North Dakota Not Making the Grade
Published in CSP Daily News
State's stations phasing out regular unleaded gasoline
DICKINSON, N.D. -- The option of filling a vehicle up with regular unleaded gasoline is disappearing in North Dakota. Peace Garden State gas station fuel suppliers are moving away from offering nonethanol 87-octane gasoline, reported InForum.
In response to the Environmental Protection Agency (EPA)-mandated Renewable Fuel Standard, refiners have moved away from offering an ethanol-free version of a regular unleaded option to stations.
"We made the switch just in the last week," Dickinson-based DJ's Tesoro general manager Mike Staudinger told the newspaper. "We're still in the infancy stage of finding out how people are going to react, but so far, there hasn't been much response. Some customers have asked why we're not selling [87-octane] unleaded any longer, and we just say that it's because the refinery isn't making it anymore."
DJ's receives its fuels from the Tesoro refinery in Mandan, N.D., which no longer offers a regular unleaded 87-octane option to its commercial customers, Staudinger said.
"What's happening today in North Dakota has happened throughout the U.S. over the course of about the last two years," North Dakota Ethanol Council chairman Jeff Zueger told the paper. "Refiners have switched from making a regular-grade 87-octane gasoline that then could be blended with ethanol or sold directly to consumers, to making a subgrade gasoline, 85 or lower octane gasoline, that cannot be sold directly to consumers because of the octane requirements by the EPA. They're moving these lower-grade octane products into terminals where they're blended with ethanol to get to the 87 octane or to higher octane levels."
While ethanol- or biodiesel-free fuel is still an option at most stations, it's generally going to cost drivers more.
"The business decision that refiners have been making is to offer retailers like a 91-octane premium grade for those customers who don't want ethanol blended into their products," Zueger said. "That's what you're starting to see at the pump. As we continue to transition with this, you're going to see less and less 87-octane gasoline without the ethanol blend, but I know the major refiners who supply North Dakota have made the switch already."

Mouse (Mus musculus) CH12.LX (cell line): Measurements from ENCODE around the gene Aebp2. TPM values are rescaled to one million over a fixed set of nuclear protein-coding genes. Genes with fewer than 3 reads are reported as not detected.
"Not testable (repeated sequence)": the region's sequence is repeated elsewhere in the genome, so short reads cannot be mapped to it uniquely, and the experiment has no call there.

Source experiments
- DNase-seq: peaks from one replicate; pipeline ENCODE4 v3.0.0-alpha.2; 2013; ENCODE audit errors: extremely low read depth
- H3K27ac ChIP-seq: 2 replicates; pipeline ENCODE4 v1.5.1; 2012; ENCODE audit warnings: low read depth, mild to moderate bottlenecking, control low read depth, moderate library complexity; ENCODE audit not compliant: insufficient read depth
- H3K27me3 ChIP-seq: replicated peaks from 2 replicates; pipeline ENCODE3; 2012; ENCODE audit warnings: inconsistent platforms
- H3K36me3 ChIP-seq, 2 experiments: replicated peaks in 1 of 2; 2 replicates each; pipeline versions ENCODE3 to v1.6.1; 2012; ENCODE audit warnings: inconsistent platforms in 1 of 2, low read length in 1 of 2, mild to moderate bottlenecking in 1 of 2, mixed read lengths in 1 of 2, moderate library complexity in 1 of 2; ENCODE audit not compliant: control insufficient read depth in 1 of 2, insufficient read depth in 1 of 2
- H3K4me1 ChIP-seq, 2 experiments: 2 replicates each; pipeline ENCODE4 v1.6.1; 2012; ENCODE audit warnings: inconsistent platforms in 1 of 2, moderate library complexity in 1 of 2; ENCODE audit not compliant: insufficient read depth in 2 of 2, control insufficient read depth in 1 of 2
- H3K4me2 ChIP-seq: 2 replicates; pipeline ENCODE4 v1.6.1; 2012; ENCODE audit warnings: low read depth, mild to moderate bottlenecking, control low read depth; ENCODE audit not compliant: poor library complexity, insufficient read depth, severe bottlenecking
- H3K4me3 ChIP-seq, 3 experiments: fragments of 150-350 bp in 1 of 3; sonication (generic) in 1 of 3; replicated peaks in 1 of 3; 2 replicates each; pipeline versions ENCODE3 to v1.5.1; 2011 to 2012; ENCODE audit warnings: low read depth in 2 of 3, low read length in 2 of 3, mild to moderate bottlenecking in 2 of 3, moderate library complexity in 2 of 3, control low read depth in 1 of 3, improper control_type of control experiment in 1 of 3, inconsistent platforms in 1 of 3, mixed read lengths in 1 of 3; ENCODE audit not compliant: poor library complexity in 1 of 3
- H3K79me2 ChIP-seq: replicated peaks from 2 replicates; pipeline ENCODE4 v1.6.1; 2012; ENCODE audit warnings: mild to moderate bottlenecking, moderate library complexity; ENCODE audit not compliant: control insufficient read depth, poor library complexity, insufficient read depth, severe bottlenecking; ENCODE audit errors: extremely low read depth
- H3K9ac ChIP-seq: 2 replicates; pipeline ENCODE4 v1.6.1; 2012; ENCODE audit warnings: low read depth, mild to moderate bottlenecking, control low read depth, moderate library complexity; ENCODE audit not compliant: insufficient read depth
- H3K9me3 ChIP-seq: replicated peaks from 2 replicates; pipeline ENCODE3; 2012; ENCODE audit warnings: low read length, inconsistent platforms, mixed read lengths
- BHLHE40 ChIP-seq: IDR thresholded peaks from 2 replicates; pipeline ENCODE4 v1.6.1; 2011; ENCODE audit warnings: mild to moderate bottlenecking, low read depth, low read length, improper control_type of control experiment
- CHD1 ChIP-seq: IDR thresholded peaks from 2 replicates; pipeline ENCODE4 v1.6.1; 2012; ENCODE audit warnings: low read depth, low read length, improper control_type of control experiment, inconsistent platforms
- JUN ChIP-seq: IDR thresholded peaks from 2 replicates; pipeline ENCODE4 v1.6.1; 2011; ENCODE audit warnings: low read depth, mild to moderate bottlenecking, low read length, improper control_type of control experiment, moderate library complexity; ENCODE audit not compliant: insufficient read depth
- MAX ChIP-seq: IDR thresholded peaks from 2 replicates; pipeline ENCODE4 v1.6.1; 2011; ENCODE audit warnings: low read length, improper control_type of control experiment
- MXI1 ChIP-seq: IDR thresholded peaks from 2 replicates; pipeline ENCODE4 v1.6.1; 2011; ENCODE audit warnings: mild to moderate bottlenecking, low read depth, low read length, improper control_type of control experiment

While Zueger said he believes ethanol blended gasoline ultimately means slightly lower prices at the pump, some are not thrilled with the change, including North Dakota Petroleum Marketers Association President Mike Rud.
"We're not happy about it and we never were happy about it," Rud told InForum. "We heard some rumblings about this about a year ago, and we've been working with folks to try to get things going in the right direction and keep regular unleaded in the system. If you look back at the taxable sales of gallons for the 2012-13 fiscal year in North Dakota, you'll see that 45% of the sales were still regular unleaded gasoline with no ethanol. What that tells you is there's a pretty big demand in North Dakota for that product."
While consumers don't seem to have much of a choice in the matter, opponents of the switch have argued that regular unleaded gasoline, at lower prices than what stations are charging for premium blends without ethanol, should be offered for use in certain older vehicles and small engines and for customers who are simply more comfortable with regular 87-octane blend gasoline.
"The reality is that these refiners have to meet these renewable standards or they're going to pay some serious tax credits, and we understand that part of it," Rud said. "It's basically out of control at this point. What we've been working on in Washington, D.C., with our folks is to sit down, take a good, hard look at this, and let's make it right for every stakeholder. If we're going to keep these regulations in place, let's make it so refiners aren't hit with such wild fines. What we're doing is taking away consumer choice."